• Survey sonar range: 12 km
  • Survey sonar accuracy: better than 20 m
  • Bottom penetration: 50 m (soft mud)

Submerged Dragon 1

Submerged Dragon 1 (Qian Long Yi Hao or Qianlong Yi Hao 潜龙一号 in Chinese) AUV is a development of CR-02 AUV, with SIoA as the primary contractor. The most significant improvement of Submerged Dragon 1 AUV over its predecessors is that all previous Chinese AUV could not be directly retrieved by the mother ship. All previous AUVs can only be released from their mother ships, but not be retrieved. To recover AUV of earlier designs, small boats carrying the crew must be first released from the mother ship to approach the surfaced AUV, and then crew had to connect the recovery attachment to the AUV, and only such operations are successful completed, then the AUV could be retrieved by the mother ship. Such requirement not only increased cost, but has also limited the efficiency because such recovery operation can only be performed under clam sea. Submerged Dragon 1 solved this problem by incorporating automated recovery system on the mother ship so that AUV can be directly retrieved. Submerged Dragon 1 AUV is equipped with obstacle avoidance sonar, high resolution side scan sonar, and other scientific equipment.[6] Specifications:

  • Length: 4.6 m
  • Diameter: 0.8 m
  • Weight: 1.5 t
  • Max depth: 6000 m
  • Max speed: 2 kt
  • Endurance: 24 hr
  • Photographic capability: 3000 photos
  • Obstacle avoidance sonar range: 100 m
  • Side scan sonar range: 2 x 350 m
  • Bottom penetration: 50 m (soft mud)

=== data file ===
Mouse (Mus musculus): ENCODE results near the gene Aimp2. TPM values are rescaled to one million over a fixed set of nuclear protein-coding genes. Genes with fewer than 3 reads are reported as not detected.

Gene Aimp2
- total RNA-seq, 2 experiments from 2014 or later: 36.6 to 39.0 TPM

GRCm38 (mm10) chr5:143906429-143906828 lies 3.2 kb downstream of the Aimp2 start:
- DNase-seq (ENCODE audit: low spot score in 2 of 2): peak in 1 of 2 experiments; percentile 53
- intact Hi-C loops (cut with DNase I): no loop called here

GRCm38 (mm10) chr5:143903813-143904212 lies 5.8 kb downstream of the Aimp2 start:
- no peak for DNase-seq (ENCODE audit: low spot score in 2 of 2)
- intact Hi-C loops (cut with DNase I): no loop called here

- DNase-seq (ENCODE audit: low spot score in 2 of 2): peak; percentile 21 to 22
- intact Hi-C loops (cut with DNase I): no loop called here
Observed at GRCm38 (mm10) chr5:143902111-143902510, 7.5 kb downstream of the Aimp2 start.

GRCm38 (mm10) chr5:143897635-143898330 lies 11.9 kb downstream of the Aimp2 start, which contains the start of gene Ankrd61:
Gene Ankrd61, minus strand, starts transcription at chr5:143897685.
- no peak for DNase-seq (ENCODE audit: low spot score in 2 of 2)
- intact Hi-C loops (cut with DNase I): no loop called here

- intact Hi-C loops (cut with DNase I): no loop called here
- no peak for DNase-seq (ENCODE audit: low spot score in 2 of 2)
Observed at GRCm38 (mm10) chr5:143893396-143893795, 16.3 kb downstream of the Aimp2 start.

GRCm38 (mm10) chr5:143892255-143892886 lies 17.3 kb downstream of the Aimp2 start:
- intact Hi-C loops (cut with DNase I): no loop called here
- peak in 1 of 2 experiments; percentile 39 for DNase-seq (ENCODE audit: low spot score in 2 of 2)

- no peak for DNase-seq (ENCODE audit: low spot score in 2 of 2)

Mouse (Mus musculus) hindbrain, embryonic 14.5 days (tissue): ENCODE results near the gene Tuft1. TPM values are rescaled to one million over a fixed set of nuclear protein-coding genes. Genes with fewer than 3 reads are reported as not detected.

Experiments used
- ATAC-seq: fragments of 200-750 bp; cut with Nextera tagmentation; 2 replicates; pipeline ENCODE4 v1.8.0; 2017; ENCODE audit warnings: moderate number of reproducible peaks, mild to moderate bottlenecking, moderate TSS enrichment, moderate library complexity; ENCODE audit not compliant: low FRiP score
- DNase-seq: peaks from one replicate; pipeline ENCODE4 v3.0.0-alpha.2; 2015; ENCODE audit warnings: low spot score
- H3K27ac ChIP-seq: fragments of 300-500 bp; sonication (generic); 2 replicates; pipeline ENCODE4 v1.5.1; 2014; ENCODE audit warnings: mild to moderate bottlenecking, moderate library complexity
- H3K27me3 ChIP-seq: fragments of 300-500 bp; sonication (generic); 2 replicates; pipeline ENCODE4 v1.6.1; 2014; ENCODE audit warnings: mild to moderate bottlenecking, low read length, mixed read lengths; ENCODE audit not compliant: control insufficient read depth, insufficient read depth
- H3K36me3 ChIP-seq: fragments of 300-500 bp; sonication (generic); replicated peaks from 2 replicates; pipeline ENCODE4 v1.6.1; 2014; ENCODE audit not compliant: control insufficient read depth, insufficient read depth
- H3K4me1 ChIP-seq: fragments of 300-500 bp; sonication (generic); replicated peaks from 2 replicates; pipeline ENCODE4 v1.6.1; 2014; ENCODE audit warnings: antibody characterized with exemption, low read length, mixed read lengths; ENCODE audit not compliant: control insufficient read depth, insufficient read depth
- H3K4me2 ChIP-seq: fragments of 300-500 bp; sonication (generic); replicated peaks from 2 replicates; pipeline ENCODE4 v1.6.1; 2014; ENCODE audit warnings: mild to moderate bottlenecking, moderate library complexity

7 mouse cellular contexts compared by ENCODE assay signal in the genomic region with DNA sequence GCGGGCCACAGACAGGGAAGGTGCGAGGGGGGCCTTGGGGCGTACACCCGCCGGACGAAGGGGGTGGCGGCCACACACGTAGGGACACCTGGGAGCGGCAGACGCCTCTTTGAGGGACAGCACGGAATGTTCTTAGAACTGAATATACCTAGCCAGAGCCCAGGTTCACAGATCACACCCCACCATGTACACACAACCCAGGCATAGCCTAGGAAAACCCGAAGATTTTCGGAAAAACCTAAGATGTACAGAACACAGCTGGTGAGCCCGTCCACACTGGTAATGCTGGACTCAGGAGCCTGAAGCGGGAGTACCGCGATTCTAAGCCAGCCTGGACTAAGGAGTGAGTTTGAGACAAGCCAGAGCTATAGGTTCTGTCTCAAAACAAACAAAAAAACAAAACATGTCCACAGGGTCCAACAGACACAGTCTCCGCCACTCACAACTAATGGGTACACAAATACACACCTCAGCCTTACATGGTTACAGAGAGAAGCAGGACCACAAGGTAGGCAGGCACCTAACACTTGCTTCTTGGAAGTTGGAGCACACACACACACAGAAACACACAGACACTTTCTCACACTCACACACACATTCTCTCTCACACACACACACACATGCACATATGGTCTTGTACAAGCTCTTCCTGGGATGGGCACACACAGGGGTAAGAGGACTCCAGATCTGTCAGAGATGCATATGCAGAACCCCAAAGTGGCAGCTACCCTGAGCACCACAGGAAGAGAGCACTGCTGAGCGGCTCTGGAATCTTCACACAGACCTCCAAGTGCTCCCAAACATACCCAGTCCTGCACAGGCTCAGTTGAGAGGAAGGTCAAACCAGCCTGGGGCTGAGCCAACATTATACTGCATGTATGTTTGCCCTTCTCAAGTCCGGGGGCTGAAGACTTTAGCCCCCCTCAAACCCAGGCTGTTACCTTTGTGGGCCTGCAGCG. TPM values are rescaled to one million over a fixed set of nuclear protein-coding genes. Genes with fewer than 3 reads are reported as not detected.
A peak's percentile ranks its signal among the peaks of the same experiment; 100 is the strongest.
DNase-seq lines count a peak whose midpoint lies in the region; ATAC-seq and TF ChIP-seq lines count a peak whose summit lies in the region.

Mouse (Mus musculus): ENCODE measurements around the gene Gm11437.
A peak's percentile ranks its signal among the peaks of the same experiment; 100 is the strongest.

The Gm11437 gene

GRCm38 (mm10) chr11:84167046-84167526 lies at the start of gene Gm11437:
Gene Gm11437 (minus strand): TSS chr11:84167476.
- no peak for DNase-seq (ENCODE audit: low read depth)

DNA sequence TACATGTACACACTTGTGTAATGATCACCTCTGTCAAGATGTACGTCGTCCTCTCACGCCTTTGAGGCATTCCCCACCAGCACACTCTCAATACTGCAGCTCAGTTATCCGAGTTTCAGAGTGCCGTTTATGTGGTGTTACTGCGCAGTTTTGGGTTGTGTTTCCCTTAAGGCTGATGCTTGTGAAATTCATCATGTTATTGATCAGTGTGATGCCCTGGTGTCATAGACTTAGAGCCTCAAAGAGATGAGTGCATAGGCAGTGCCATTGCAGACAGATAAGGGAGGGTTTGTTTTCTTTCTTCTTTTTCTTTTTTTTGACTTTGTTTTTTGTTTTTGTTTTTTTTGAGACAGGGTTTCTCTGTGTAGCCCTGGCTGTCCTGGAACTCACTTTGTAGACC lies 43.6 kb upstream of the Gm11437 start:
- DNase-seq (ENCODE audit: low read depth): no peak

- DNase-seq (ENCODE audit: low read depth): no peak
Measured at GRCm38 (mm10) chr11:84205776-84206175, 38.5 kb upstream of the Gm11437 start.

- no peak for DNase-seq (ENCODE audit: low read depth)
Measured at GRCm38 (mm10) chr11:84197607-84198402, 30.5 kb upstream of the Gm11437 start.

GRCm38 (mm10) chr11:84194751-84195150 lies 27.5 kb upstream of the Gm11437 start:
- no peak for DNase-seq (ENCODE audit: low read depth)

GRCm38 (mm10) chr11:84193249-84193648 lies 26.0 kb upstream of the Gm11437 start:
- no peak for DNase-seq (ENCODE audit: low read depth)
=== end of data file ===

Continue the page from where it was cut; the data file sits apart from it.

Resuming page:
• Sea state: ≤ 4

Arctic ARV

Arctic (Bei Ji or Beiji 北极 in Chinese) ARV (Autonomous/Remotely operated Vehicle) is an AUV developed by SIoA, based on the experienced gained from other Chinese designs of AUV. Unlike previous Chinese AUVs that are fully autonomous, Arctic ARV can be operated in both fully autonomous or remotely piloted mode. The fully autonomous mode is used for large area scan, while remotely piloted mode is used for small area of a particular spot when needed. Remotely operated mode is achieved via fiber optic cable connection, and Arctic ARV can hover over particular spot if required. Arctic ARV (北极 ARV) has been deployed on Xuě Lóng and used in arctic explorations numerous times.[7]

Unlike earlier Chinese AUVs all of which adopted a cylindrical body, Arctic ARV is box shaped, with draft greater than width, and there are tunnel thrusters at both ends of the ARV for better maneuverability. The main propulsion comes from a pair of ducted propeller thrusters with one mounted on each side.[8] The composite buoyancy material is developed by Marine Chemical Research Institute (海洋化工研究院有限公司),[9] of China Haohua Chemical Group Co. Ltd (中国昊华化工集团股份有限公司). Specifications:

  • Weight: 350 kg
  • Range: up to 3 km
  • Hovering depth: 100 m